There is no more serious decision for Government than to commit Australian forces to conflict. It is not, I believe, one that is ever taken lightly. But should it be ceded to both houses of parliament?
The answer is no.
It’s the longstanding position of the Australian Labor Party that it is the responsibility of the executive to deploy Australian forces. It is a view I share wholeheartedly. The executive carries the moral and political responsibility for this most difficult decision. And it bears the weight of that through its conscience and the ballot box. The parliament does not.
Governments are elected to govern. While it’s true that legislation must be passed by both houses to make laws, it doesn’t follow that both houses have an equal standing in all matters. The Senate cannot introduce or amend a bill that imposes taxation or appropriates money for the ordinary annual services of government. Our system recognises certain essential and fundamental responsibilities that the government of the day must carry out. And engagement in military action is one of those.
Any requirement for parliamentary approval would need legislative amendments or new laws, which would involve a great range of possibilities and spelling out in detail the meaning of key terms, such as ‘warlike’. Some of those possibilities have been addressed in previous legislative proposals (in 1985, 2003, and 2008). Another was presented this year and defeated in the Senate on 4 September.
There are a number of lessons from these proposals, which can be found in the report of the Senate Foreign Affairs, Defence and Trade Legislation Committee inquiry into the 2008 proposition.
The report shows that a lot depends on how much the proponents want to include in the requirement for parliamentary approval and how much to exempt. If, for example, the proponents wanted to exempt deployment of troops for the direct defence of Australia, the law would have to allow for the dispatch of military forces to take part in warlike actions outside Australia to interdict an invasion force, thus producing complicated legislation.
And does warlike encompass possible actions taken by peacekeepers? Difficulties also arise with efforts to spell out what constitutes an emergency, when military forces need to be deployed immediately. If the proponents do not wish to exempt any possible commitment, then we could face the absurd situation that the arrival of an invasion force or a missile assault would prompt only a parliamentary debate.
Moreover, is approval from both houses required for the initial commitment of Australian forces only, or would it be required through the course of operations, following the attainment of milestones, and for withdrawal?
Fans of parliamentary involvement typically make much of the approval requirements in other countries. But different countries have different circumstances and different military environments: pointing to one country may provide an example of acceptance of a general principle, but it doesn’t prove that it can be followed by everyone else. And there are other countries that do not have such arrangements. How do we learn from those countries and, most importantly, what should this country do?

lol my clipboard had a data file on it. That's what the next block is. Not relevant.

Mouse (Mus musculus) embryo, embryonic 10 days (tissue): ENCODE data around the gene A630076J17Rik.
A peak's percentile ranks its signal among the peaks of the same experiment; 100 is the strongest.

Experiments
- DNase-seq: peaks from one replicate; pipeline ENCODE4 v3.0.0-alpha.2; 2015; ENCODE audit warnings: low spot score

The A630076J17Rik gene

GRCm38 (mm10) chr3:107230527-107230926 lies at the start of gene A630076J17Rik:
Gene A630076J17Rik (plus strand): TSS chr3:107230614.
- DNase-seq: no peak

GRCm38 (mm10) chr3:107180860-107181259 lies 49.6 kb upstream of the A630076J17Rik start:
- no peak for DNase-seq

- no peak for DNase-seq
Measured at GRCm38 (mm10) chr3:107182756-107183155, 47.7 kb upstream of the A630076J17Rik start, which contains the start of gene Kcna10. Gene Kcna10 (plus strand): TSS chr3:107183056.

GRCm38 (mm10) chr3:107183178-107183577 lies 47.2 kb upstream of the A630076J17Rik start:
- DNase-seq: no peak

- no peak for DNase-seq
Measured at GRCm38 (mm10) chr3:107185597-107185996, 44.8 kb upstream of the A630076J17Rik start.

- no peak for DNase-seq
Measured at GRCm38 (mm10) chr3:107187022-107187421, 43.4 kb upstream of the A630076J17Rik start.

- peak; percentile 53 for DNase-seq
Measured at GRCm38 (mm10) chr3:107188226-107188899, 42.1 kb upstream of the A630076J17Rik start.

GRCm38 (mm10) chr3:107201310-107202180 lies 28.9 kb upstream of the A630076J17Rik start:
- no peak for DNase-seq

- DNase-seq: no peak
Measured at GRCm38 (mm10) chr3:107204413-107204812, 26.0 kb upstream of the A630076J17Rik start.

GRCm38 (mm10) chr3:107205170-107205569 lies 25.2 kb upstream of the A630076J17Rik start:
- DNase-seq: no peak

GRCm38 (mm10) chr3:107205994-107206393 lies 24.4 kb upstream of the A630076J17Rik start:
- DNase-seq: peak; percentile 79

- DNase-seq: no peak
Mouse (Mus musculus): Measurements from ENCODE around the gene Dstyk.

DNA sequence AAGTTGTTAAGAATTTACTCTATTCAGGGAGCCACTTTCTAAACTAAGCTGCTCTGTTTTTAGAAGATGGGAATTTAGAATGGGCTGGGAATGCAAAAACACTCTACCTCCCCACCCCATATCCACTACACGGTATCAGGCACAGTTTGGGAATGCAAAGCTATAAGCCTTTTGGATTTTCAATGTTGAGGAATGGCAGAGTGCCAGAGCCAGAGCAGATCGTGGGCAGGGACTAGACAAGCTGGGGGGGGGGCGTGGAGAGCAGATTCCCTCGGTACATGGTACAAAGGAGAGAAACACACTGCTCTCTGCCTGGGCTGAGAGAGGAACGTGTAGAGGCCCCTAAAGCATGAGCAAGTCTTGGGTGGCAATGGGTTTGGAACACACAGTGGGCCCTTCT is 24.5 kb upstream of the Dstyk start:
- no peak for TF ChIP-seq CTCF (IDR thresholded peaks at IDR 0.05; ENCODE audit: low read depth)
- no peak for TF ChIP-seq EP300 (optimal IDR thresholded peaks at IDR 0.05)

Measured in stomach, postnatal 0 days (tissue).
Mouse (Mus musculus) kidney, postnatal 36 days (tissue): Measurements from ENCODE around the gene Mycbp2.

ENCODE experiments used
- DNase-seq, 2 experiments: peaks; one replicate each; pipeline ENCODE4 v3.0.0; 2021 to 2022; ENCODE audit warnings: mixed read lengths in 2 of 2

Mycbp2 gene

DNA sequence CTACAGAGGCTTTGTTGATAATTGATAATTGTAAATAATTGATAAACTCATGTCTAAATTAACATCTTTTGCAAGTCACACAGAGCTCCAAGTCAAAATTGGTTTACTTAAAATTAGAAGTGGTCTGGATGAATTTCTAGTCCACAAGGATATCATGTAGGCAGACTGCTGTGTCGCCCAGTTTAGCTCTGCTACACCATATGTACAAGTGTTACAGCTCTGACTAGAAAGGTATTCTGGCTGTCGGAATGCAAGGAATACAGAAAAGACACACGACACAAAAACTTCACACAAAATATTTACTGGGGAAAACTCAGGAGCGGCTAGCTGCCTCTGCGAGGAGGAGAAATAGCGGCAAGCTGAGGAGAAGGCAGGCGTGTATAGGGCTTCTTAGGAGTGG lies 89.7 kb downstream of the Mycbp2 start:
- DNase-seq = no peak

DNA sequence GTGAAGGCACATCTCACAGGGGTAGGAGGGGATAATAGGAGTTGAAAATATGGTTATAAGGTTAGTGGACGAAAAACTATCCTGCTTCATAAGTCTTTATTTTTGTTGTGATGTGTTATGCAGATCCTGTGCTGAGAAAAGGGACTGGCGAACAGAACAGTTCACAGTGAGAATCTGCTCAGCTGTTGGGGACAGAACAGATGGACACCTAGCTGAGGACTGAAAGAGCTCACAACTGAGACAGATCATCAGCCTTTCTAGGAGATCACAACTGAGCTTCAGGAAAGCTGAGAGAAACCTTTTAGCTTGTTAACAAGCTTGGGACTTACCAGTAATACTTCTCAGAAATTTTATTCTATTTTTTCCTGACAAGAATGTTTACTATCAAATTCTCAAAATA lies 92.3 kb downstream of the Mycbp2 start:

Some proponents argue that, in practical terms, including the Senate as an essential part of the process simply means that Australian forces could be committed to war if both major parties agreed (having usually a combined majority in the Senate) and, in most cases (depending on the makeup of the Senate cross bench), could not be committed if the major parties disagreed. Creating an elaborate process of consideration by both houses to achieve such a ‘Grand Coalition’ approach would be inefficient and unnecessarily time-consuming.
Other difficulties have been identified in relation to the treatment of classified material essential to an understanding of the situation in which military action is contemplated, and the implications of military forces being committed under some emergency provision but at the risk of being recalled within a short time.
Parliament should, of course, debate any decision and I welcome the recent opportunity for members to make statements on Iraq. I also welcomed the update reports introduced by the Gillard Government on the Afghanistan mission.
However, the lesson I take is that the effort to craft legislation would always be incomplete as more and more instances arise of unintended consequences or exemptions to be granted.
The evidence from past inquiries strongly supports the view that a workable legislated requirement is unlikely to be achieved, is unsound in principle and irretrievably dogged by practical difficulties. There is much common sense in our current arrangement and no compelling argument to change it.
Gai Brodtmann is the Federal Member for Canberra and the Shadow Parliamentary Secretary for Defence. Before entering Parliament, Gai worked in the foreign affairs, national security and defence arenas, both as a public servant and as the owner of a private communication consultancy. Image courtesy of Flickr user Alex Proimos.